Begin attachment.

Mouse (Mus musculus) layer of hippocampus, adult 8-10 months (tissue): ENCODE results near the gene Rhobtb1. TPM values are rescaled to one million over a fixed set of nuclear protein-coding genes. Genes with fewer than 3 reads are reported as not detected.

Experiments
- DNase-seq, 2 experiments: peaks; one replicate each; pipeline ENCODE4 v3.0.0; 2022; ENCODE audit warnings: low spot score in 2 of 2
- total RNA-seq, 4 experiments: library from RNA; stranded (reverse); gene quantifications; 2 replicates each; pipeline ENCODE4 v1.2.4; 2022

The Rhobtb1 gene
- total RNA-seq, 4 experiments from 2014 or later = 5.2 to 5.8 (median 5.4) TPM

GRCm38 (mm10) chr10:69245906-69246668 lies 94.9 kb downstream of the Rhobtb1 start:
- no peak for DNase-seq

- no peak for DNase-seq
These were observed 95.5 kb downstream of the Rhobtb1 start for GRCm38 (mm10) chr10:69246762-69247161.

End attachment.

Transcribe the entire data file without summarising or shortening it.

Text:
Mouse (Mus musculus) layer of hippocampus, adult 8-10 months (tissue): ENCODE results near the gene Rhobtb1. TPM values are rescaled to one million over a fixed set of nuclear protein-coding genes. Genes with fewer than 3 reads are reported as not detected.

Experiments
- DNase-seq, 2 experiments: peaks; one replicate each; pipeline ENCODE4 v3.0.0; 2022; ENCODE audit warnings: low spot score in 2 of 2
- total RNA-seq, 4 experiments: library from RNA; stranded (reverse); gene quantifications; 2 replicates each; pipeline ENCODE4 v1.2.4; 2022

The Rhobtb1 gene
- total RNA-seq, 4 experiments from 2014 or later = 5.2 to 5.8 (median 5.4) TPM

GRCm38 (mm10) chr10:69245906-69246668 lies 94.9 kb downstream of the Rhobtb1 start:
- no peak for DNase-seq

- no peak for DNase-seq
These were observed 95.5 kb downstream of the Rhobtb1 start for GRCm38 (mm10) chr10:69246762-69247161.